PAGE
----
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This thesis investigates themes of postcolonialism and mass media, modern indifference to war, and Ethan’s first-hand documentation of the Darfur genocide.

Gabriella Cook

In Service of Commerce Abstract

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My thesis show, “In Service of Commerce” is an installation art show that addresses commercial spaces and seeks to deconstruct methods of spatial manipulation of the viewer. The work recreates aspects of the commercial setting to illustrate how these spaces control the body. In the written portion I will discuss the art, theory and experiences that shaped my installation sculpture. I intend to talk about my thesis as a succession of ideas that changed and developed over time.

Joseph Robertson

Research Art: Understanding Intelligence Through a Machine Abstract

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This thesis, and the work of art that goes along with it were developed in tandem. The ideas which I construct begin to take shape within the artwork. My motivation in generating this work has been a drive to understand intelligence. The questions of how we think, what we think and why we think certain things have been around for ages. It may be these questions which originally lead to the development of artificial intelligence (AI). Rarely does anyone attempt to question the intelligence itself.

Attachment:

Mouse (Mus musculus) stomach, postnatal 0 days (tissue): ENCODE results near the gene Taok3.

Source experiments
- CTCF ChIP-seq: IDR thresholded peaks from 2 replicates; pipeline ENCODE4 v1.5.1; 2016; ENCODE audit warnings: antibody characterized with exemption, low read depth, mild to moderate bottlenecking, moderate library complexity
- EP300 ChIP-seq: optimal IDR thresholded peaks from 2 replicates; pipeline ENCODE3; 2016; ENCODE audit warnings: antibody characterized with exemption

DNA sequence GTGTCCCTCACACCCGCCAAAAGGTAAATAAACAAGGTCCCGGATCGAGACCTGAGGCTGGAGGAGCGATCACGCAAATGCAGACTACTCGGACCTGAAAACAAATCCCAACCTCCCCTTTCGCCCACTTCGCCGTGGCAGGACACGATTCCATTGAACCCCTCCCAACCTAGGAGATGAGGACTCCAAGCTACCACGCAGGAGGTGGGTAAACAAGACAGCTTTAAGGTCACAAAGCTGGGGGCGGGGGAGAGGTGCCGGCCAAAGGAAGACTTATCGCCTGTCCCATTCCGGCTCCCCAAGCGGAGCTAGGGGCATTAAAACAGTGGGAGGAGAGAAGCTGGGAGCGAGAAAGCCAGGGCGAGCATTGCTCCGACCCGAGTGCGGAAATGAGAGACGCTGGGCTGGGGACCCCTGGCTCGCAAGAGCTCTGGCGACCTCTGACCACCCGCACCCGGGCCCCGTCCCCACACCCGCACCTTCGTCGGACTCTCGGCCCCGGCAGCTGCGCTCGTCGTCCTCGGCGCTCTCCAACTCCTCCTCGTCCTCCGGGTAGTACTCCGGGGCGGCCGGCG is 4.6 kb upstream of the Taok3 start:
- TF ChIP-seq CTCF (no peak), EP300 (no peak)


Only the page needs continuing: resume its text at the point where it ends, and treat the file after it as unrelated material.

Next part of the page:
AI research is where I chose to develop my ideas. Through the creation of a human-like intelligence, we can truly begin to understand how we work. However, the rigid boundaries of academia not only separate ideas and methods of approach, but they limit our abilities to move forward in many situations. My work strives to bridge the gap between the realms of Art and Science strengthening both with the positive qualities of the other, in order that we might broaden our understanding of those realms of study.